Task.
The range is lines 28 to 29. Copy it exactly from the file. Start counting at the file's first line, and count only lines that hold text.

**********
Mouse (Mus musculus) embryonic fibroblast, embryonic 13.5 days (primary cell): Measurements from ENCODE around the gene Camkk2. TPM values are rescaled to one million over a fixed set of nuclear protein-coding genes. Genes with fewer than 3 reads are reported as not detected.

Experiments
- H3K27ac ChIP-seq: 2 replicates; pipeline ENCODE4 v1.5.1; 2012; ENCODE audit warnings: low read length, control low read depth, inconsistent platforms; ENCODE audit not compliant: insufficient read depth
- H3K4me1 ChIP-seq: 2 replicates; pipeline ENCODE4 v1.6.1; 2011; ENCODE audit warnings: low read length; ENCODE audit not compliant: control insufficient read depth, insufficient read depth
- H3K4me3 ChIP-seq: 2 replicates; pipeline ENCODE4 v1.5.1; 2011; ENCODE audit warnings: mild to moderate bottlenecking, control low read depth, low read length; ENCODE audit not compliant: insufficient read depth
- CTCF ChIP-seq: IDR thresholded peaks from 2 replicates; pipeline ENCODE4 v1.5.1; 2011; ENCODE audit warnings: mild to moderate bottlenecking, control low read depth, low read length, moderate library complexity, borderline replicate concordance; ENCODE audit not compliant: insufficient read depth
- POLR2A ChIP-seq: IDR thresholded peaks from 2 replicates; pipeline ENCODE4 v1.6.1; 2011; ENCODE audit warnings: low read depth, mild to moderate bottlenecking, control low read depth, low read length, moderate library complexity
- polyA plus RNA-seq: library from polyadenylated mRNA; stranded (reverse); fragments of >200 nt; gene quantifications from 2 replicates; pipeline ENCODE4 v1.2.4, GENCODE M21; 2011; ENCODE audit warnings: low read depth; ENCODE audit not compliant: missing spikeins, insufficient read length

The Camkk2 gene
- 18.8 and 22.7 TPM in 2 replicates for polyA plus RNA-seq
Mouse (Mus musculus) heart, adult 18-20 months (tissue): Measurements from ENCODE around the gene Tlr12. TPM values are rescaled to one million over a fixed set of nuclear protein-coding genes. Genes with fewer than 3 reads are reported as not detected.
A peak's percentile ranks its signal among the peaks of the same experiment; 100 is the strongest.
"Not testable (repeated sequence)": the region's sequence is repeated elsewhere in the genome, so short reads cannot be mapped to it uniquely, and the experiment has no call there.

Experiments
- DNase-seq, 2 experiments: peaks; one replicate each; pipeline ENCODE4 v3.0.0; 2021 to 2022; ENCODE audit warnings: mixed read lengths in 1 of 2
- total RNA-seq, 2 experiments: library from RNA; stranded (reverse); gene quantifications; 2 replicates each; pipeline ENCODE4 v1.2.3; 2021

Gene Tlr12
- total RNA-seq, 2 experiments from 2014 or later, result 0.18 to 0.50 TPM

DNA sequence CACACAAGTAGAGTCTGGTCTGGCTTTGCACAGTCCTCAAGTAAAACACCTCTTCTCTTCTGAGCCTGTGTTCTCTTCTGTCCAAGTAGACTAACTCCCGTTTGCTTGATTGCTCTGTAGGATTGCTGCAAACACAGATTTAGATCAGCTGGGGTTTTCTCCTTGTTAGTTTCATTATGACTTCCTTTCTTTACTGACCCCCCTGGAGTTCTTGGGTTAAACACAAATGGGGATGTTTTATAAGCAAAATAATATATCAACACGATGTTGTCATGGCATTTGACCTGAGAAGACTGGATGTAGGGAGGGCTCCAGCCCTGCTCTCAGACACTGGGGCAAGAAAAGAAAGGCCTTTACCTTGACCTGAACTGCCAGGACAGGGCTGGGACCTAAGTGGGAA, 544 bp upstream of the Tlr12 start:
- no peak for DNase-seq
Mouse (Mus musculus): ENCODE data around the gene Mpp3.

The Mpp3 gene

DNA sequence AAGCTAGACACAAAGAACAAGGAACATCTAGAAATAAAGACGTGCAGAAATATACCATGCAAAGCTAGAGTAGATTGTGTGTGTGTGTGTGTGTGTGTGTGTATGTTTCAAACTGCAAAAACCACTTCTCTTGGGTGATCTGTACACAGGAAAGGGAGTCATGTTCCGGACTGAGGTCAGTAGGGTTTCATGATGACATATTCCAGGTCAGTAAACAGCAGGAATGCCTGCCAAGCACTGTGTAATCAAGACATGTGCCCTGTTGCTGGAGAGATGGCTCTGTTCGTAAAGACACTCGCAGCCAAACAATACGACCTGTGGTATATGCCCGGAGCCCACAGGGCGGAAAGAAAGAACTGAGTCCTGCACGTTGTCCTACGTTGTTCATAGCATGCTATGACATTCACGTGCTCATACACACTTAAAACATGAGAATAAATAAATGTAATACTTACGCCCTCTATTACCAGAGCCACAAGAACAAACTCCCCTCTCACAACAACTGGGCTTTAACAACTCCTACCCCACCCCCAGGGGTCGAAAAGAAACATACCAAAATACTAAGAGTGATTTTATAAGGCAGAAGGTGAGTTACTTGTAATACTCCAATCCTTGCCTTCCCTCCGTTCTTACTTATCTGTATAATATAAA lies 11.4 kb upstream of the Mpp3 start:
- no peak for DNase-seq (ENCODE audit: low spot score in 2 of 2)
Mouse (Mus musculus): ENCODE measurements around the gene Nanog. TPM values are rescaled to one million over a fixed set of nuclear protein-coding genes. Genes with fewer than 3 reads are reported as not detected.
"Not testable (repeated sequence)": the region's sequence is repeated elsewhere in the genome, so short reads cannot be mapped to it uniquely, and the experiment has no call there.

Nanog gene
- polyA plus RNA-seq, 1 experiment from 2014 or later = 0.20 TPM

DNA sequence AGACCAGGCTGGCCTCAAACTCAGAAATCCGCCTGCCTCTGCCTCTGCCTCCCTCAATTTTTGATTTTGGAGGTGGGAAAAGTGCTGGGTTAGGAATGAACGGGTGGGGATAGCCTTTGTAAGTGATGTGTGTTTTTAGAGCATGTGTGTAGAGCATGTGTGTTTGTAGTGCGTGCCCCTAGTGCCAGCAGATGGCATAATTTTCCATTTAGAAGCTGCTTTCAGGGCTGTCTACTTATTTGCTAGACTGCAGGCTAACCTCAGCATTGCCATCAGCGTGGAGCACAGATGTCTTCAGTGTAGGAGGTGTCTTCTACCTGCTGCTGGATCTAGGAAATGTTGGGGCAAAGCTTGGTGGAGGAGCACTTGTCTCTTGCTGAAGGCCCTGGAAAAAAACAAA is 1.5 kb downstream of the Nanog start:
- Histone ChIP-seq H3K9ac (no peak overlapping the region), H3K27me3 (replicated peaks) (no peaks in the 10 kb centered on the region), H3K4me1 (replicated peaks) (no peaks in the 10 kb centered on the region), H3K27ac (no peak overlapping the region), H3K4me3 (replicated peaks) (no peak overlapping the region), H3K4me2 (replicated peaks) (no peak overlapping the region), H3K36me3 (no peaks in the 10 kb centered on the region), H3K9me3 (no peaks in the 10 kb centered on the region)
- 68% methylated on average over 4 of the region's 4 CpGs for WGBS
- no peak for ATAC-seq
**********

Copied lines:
- polyA plus RNA-seq, 1 experiment from 2014 or later = 0.20 TPM

DNA sequence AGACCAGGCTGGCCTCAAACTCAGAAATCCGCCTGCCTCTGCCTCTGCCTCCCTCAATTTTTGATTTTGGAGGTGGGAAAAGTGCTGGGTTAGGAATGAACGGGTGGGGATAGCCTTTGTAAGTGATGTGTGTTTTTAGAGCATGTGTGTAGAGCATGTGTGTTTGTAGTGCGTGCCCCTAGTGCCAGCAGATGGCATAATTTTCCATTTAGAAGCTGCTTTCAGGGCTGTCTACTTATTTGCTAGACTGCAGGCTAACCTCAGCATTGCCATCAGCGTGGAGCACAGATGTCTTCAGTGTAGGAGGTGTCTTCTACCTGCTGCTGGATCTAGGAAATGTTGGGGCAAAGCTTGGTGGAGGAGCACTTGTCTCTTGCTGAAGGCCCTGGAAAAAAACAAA is 1.5 kb downstream of the Nanog start: